While none of the emails contained actionable threats or detailed a specific attack on our campus, they still managed to elicit the fear the sender intended. Wake Forest consulted with law enforcement and national threat assessment experts — including the FBI’s leading experts on domestic terrorism, white nationalism, and hate crimes — before deciding to continue classes and normal University operations. The increased police presence on campus and enhanced security measures will continue while the investigation proceeds.
Our decision to continue classes does not diminish the real emotions and concern some in our community still feel. We pledge to stand by all our students, staff and faculty when they experience hate and discrimination of any kind. We will revise protocols where necessary and improve on the processes that we know are effective. We must remember who we are as a caring and supportive community and move forward in the spirit of those values.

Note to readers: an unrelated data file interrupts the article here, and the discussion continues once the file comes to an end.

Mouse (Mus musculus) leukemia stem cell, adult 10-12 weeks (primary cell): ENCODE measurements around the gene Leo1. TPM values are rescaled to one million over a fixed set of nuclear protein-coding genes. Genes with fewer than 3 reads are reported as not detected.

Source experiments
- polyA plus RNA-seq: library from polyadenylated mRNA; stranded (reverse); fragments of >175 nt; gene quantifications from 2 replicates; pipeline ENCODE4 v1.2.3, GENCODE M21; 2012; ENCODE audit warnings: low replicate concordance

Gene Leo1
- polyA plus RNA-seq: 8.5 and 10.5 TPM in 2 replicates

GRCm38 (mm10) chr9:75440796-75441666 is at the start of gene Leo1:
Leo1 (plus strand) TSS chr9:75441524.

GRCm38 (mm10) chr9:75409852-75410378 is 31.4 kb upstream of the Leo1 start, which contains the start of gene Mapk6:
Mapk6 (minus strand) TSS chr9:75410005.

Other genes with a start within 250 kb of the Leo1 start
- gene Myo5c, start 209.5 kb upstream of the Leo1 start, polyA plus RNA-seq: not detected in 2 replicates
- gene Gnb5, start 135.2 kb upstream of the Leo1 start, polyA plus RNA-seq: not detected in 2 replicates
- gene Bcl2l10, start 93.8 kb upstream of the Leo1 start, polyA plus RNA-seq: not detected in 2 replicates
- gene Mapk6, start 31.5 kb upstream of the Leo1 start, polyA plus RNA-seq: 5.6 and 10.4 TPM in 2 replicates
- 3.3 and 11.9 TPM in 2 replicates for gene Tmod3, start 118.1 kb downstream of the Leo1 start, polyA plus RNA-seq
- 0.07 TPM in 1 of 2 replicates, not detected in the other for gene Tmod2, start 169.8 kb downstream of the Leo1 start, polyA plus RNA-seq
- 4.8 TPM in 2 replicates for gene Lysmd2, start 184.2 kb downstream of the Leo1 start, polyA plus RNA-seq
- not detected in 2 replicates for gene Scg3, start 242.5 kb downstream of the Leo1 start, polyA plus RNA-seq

There are many sources of support for those of you who are affected by these hateful emails. The University Counseling Center (336-758-5273), the Chaplain’s Office (336-758-5210) and the Employee Assistance Program (336-716-5493) are invaluable resources, as are our friendships and circles of personal support. Please continue to look out for each other.
Nathan Hatch, President
Rogan Kersh, Provost
Jane Aiken, Dean of the School of Law
Michele Gillespie, Dean of the College
Charles Iacovou, Dean of the School of Business
Penny Rue, Vice President for Campus Life
José Villalba, Vice President for Diversity and Inclusion
Jonathan Walton, Dean of the School of Divinity